Step 4: Explain why Starbucks will operate some stores only until their leases expire and then will shut them down. If a firm’s revenue from operating a store is greater than the store’s variable costs, the firm will operate the store even though it is incurring an economic loss. If it closed the store, it would still have to pay the fixed costs of the store, the most important of which in this case is the rent it has to pay the owner of the building the store is in. By operating the store, Starbucks will incur a smaller loss than by immediately closing the store. But recall that there are no fixed costs in the long run. The stores’ leases will eventually expire, eliminating that fixed cost. So, in the long run, a firm will close a store that is incurring a loss. Because Starbucks doesn’t believe that in the long run it can cover all the costs of operating stores in category 3, it intends to operate them until their leases expire and then shut them down.
In March 2020, as the effects of the Covid-19 pandemic on the U.S. economy became clear, Congress passed and President Donald Trump signed the Coronavirus Aid, Relief, and Economic Security (Cares) Act, which authorized more than $2 trillion in new spending. This fiscal policy action helped to cushion the effects on businesses and households of the job losses and reduced spending resulting directly from the pandemic and from the actions state and local governments took to contain the spread of the coronavirus, including restrictions on the operations of many businesses.
After a long debate over whether additional government aid would be required, in December 21, 2020, as hospitalizations and deaths from Covid-19 hit new highs in the United States, Congress agreed to a second fiscal policy action, totaling about $900 billion. On December 27, President Donald Trump signed the legislation. The components of the new spending are shown in the following pie chart, which is adapted from an article in the Wall Street Journal that can be found HERE. Note that the dollar values in the pie chart are in billions.
The largest component of the package is aid to small businesses, most of which takes the form of providing additional funds for the Paycheck Protection Plan. (We discuss the Paycheck Protection Plan in an earlier blog post that you can read HERE. An analysis by economists at the U.S. Department of the Treasury of the effectiveness of the original round of spending under the Paycheck Protection Plan can be found HERE.) The second largest component of the program involves direct payments of $600 per adult and $600 per child. The payments phase out for individuals with incomes over $75,000 and for couples with incomes over $150,000. The next largest component of the package is expanded unemployment benefits, followed by aid to schools, and increased spending on vaccines, testing, and contact tracing.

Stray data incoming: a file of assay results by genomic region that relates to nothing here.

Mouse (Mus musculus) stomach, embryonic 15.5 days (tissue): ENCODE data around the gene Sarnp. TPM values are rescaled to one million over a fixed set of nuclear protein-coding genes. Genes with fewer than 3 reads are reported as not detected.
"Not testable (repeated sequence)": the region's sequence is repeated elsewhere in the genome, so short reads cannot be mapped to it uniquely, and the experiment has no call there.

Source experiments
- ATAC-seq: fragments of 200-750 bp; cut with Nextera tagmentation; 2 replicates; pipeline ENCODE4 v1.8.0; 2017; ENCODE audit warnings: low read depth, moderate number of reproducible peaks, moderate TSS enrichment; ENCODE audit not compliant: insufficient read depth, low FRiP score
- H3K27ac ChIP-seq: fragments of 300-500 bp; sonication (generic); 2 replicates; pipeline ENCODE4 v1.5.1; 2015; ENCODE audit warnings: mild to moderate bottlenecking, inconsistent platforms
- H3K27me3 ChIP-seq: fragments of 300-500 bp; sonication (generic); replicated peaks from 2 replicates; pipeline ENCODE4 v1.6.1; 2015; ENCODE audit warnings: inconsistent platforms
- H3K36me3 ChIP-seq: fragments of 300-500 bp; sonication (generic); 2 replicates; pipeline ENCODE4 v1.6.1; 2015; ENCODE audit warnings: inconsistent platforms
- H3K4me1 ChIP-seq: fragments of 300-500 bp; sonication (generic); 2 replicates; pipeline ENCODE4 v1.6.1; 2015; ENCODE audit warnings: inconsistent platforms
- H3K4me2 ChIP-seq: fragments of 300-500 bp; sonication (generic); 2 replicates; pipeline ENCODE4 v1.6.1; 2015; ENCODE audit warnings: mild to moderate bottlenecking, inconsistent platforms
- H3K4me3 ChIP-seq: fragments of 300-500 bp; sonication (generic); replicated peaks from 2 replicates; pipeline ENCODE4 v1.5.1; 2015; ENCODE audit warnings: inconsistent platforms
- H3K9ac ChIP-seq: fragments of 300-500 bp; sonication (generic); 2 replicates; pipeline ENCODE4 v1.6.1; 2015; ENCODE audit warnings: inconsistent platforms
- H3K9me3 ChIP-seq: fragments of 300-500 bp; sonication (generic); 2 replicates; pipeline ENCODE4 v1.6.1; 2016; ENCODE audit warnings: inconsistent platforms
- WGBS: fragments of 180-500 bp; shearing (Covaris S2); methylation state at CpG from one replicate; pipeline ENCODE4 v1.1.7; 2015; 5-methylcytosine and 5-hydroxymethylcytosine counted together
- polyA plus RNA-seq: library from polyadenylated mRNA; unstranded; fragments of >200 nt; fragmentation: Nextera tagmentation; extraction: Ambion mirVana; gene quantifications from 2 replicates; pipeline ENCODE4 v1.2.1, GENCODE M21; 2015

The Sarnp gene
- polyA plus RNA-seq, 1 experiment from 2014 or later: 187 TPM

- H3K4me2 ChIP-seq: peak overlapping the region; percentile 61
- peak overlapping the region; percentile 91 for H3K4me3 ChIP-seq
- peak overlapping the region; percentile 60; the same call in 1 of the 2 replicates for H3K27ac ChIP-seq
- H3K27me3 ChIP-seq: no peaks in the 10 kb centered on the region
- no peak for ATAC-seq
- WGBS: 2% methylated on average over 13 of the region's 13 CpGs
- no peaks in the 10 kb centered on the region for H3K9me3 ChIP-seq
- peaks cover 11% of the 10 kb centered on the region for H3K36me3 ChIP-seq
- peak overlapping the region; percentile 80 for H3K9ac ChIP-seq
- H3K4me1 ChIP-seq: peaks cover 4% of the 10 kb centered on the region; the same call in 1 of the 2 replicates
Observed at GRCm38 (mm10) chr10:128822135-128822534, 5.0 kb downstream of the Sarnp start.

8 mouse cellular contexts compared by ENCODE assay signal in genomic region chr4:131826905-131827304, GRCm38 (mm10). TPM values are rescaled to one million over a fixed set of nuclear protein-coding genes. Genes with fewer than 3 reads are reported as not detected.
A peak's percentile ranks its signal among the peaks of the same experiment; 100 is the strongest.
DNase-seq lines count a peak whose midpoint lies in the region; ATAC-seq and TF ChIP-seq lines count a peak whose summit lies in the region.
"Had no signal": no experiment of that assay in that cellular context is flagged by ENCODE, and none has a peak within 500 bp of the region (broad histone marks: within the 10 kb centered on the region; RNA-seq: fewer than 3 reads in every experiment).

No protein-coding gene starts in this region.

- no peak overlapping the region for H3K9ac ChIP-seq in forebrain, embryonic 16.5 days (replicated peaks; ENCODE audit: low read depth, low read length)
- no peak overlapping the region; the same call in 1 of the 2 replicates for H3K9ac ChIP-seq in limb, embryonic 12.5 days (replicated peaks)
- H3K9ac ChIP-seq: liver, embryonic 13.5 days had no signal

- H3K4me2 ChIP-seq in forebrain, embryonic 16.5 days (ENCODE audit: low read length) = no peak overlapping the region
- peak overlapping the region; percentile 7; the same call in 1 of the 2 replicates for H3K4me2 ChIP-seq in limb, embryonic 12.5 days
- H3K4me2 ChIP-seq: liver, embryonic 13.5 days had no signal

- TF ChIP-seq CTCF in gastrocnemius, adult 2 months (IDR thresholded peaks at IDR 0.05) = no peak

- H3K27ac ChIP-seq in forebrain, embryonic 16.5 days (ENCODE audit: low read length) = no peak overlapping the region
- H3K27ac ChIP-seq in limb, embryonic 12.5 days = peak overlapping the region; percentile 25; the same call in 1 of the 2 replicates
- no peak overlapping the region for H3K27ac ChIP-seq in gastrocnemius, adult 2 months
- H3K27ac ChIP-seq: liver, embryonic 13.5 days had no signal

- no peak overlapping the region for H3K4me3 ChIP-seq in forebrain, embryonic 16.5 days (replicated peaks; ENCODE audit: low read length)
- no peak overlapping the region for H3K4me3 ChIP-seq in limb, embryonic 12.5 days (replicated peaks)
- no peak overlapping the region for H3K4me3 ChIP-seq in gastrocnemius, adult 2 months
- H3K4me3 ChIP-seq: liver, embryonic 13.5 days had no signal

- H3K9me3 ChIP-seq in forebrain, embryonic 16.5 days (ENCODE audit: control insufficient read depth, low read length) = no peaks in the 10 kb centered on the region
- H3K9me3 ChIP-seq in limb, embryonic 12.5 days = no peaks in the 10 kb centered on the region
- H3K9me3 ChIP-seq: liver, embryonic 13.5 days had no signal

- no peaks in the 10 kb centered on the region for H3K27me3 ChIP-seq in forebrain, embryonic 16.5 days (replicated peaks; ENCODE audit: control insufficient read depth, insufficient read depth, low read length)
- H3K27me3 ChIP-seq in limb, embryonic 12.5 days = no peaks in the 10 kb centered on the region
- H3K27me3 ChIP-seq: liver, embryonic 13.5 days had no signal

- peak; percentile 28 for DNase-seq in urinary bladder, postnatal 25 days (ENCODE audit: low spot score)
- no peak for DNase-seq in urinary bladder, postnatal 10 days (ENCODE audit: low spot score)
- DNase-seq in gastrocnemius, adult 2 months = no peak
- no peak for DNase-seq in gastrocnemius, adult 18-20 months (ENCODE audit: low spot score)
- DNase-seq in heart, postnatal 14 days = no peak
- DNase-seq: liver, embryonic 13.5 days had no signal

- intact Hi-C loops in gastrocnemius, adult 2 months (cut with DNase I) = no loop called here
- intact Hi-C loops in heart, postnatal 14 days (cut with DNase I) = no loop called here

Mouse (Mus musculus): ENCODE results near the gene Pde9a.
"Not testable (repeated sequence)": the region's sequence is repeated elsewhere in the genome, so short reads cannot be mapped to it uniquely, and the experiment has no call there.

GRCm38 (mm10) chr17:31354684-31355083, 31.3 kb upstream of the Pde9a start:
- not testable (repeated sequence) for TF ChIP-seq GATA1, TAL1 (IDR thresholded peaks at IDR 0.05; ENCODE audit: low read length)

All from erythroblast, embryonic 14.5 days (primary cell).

An article from the Associated Press describing the plan can be found HERE.
The Economic Strategy Group (ESG) is a program for discussing economic policy issues. On November 19, 2020, the ESG released a statement urging Congress to provide additional funding to deal with the Covid-19 pandemic. Glenn Hubbard joined economists from both political parties in signing the statement. You can read the statement HERE.
In an opinion column on bloomberg.com, Michael Strain of the American Enterprise Institute argues that Congress should pass another stimulus package to supplement the $1.8 trillion Coronavirus Aid, Relief, and Economic Security Act that Congress passed and President Trump signed into law in March. His proposal would involve an additional $1 trillion in spending.
You can read the column HERE. Note that most bloomberg.com articles require a paid subscription, but you can read several articles per month for free.
Authors Glenn Hubbard and Tony O’Brien look at the economic outlook given the current status of the presidential election. Will a divided government lead to economic prosperity or result in more gridlock? They discuss how much the President actually controls economic policy by setting the tone but that other instruments of our government likely have more effect in creating long-term growth in the Economy.
Just search Hubbard O’Brien Economics on Apple iTunes or any other Podcast provider and subscribe!
Authors Glenn Hubbard and Tony O’Brien discuss the economic impacts of what was discussed in the final Presidental debate on 10/22/20. They discuss wide-ranging topics that were raised in the debate from reopening the economy & schools, decreasing participation of women in the workforce due to COVID, healthcare, environment, and general tax policy. Listen to gain economic context on these important items. Click HERE for the New York Times article discussed during the Podcast:
Just search Hubbard O’Brien Economics on Apple iTunes and subscribe!
Glenn Hubbard and Tony O’Brien talk with Kim Holder of the University of West Georgia. Kim discusses many best practices in preparing for her fall courses that are so flexible they can easily adapt to in-person, hybrid, or online. Listen to her observations about the delicate nature of discussing COVID-19 in classes this fall as well as her passion for personal financial literacy in the wake of the traumatic event. Both instructors and students will learn from what Kim has to say!
Links for podcast of June 12th, 2020 with Kim Holder of the University of West Georgia: